PCT Driver No 1 — James 'Jeems' Robertson — by all accounts (and looks) a bit of a character, given that this picture appeared in the Evening Post. He is also the first driver in the aforementioned PCT November 1903 pay list.

Motormen and conductors
Perth Corporation Tramways Tram No 1 at Cherrybank
Conductor and motorman (called 'Drivers' in Perth up to the 1920s) with Tramcar No 1 at the Cherrybank terminus — photo undated, but judging by the condition of the tram, possibly taken shortly before the Great War.

Perth Corporation Tramways tram conductor
A blow-up of the above photograph showing the conductor. The jacket is identical to those worn by the crews who worked the horse trams; the cap only bears a grade badge, suggesting that the employee number badges may only have been issued to the initial tranche of horse tram staff. The cap is no longer soft-topped, having a more modern tensioned crown (top)

Perth Corporation Tramways tram driver
Another blow up of the above photo, this time showing the rather elderly looking motorman. He is wearing an employee number badge, possibly '7'. Other than the buttons, the greatcoat bears no badges or markings of any kind.

Perth Corporation Tramways Peth Road Tram Depot
Staff photo taken at the Perth Road depot — photo undated, but probably taken in the mid-to-late 1920s, given that John Bruce - seated centre — is an inspector.

Perth Corporation Tramways conductors
A blow up of the above photo showing a group of conductors, all of whom are wearing employee numbers (in individual numerals) above their grade cap badges. Close examination of the main photo reveals that all the conductors have employee numbers, whereas none of the motormen do.

Perth Corp Tramways Staff 1920s MTM
Another blow-up of the above photo showing six of the motormen. By this time, the script-lettering Driver cap badge had been replaced by its Motorman equivalent, possibly because the former was reserved for non-tramway occupations.

Perth Corporation Tramways motorman cap badge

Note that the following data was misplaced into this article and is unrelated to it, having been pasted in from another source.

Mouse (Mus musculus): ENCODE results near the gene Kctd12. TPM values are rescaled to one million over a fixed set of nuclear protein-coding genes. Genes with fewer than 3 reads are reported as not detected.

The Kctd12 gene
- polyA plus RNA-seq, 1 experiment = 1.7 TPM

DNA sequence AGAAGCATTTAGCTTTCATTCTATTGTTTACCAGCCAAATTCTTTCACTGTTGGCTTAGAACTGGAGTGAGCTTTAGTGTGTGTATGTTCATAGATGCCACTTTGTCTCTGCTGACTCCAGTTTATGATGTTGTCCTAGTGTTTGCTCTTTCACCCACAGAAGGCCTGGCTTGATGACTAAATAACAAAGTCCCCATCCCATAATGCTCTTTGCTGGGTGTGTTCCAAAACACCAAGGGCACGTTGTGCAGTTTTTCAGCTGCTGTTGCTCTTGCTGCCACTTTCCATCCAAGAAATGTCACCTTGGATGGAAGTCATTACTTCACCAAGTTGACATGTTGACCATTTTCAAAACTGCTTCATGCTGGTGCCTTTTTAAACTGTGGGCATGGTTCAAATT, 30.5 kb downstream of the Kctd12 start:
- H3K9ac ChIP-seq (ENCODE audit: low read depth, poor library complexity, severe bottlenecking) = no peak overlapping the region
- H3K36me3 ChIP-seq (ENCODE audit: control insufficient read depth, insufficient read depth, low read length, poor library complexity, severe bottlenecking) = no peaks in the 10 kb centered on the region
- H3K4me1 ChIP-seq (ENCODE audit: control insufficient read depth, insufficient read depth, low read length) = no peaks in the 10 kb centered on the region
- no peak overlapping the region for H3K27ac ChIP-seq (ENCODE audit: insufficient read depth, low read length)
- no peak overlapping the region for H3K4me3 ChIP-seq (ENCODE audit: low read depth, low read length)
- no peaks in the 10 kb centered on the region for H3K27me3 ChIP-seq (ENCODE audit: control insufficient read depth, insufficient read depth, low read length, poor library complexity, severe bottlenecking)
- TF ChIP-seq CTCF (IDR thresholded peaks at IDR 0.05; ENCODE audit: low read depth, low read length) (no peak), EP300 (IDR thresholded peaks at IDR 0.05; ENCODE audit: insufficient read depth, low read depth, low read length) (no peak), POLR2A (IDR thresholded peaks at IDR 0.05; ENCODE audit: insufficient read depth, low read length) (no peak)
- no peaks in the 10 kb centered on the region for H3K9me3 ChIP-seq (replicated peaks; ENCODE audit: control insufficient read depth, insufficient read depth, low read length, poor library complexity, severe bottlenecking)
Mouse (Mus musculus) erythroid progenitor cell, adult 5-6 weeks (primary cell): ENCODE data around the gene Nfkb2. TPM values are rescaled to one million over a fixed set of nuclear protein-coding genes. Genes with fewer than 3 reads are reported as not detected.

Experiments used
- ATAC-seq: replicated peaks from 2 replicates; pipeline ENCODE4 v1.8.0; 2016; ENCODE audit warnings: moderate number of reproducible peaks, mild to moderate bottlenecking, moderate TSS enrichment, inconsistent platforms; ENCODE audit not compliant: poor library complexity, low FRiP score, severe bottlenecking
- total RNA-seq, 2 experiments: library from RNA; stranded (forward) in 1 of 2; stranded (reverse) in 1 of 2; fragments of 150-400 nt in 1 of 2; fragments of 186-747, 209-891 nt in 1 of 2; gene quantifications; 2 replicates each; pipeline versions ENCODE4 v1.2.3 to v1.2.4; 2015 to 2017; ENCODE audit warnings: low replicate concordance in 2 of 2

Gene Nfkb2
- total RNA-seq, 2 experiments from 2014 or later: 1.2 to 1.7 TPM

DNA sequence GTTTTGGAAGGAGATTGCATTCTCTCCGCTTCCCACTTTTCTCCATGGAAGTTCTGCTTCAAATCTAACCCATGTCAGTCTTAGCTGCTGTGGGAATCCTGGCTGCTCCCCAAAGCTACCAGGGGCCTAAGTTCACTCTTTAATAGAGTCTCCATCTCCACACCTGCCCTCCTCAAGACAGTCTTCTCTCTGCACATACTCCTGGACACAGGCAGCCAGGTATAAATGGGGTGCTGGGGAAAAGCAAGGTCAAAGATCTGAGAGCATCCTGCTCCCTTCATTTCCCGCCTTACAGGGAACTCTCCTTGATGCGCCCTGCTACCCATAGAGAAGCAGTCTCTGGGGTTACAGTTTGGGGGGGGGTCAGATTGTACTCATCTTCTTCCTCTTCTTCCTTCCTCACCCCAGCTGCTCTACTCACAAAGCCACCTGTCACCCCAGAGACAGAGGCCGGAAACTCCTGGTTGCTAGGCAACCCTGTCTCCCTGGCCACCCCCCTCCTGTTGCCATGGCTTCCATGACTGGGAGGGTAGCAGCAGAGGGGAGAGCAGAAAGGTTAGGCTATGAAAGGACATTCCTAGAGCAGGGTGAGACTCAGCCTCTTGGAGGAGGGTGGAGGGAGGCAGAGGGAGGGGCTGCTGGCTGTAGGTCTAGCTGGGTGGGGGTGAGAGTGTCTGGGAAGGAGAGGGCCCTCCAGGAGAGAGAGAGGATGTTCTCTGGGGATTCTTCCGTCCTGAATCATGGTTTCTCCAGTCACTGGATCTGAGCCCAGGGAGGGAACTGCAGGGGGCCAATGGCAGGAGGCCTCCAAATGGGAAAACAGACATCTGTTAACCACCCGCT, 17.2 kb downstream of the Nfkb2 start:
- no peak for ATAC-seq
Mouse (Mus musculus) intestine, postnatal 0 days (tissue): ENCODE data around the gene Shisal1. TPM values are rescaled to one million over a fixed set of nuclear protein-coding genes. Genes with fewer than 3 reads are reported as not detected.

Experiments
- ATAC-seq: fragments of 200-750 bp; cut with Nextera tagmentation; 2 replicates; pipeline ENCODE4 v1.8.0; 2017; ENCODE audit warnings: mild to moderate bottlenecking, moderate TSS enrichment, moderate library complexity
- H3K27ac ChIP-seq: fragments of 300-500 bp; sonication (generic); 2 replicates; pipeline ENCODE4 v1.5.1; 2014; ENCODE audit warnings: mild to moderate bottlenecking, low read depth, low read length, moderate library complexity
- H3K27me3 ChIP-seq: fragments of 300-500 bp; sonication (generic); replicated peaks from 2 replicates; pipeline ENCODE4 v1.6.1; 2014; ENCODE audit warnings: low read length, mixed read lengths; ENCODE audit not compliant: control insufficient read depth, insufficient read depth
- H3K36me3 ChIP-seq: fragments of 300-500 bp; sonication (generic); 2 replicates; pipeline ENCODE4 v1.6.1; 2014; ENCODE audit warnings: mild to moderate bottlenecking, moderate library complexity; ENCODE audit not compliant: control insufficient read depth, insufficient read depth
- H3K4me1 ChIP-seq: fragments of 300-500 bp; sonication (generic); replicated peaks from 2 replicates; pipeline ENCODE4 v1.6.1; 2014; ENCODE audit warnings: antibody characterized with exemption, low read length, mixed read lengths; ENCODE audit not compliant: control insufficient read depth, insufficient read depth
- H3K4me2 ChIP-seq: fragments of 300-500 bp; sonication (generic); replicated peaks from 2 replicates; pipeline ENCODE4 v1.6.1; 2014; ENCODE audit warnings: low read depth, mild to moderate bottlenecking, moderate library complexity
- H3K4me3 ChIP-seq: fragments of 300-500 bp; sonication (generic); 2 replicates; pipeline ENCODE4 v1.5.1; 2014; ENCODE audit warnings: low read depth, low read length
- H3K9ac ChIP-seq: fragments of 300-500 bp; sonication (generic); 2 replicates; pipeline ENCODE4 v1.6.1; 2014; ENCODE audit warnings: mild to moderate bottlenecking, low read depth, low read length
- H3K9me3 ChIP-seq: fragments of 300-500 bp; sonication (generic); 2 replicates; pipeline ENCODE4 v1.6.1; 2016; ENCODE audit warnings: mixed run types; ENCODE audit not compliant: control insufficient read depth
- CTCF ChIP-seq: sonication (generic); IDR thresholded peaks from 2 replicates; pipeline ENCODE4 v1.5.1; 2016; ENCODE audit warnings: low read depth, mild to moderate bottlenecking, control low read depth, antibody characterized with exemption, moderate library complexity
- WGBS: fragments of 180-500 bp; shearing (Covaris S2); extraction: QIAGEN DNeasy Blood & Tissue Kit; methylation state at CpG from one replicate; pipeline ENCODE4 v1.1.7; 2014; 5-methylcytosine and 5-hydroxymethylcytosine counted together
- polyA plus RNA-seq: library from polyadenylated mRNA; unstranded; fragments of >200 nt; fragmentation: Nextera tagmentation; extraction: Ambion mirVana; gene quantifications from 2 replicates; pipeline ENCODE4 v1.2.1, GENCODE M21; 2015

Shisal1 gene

Script-lettering grade badge — Motorman — nickel, of the type issued by Perth Corporation Tramways during the 1920s. Author's Collection.

Perth Corporation Tramways depot staff 1920s
An evocative depot photo showing an array of fitters and workshop staff — photo undated, but probably taken in the 1920s.

Senior staff
Perth Corporation Tramways Inspector John Bruce
Inspector John Bruce — photo undated, but probably taken in the 1920s. Although he is stood in front of a bus, the Tramways Department initially ran the buses, so inspectors probably spanned the two forms of traction. His cap bears a hat band with his grade — Inspector — in embroidered script lettering.

Perth Corporation Tramways inspectors John Bruce
A blow-up of the staff photo above showing Inspector John Bruce (on the left) and another colleague of the same grade; both are wearing single-breasted jackets with lapels.

Female staff
Perth Corporation Tramways Tram No 6 and conductress 1918
Conductress and motorman (John Bruce) with Tramcar No 6 at Cherrybank terminus — photo undated, but probably taken in 1918.

Perth Corporation Tramways Great War conductress
A blow-up of the above photo showing the conductress, who is wearing a tailored jacket, and a baggy cap bearing a military cap badge, a common practice during the Great War.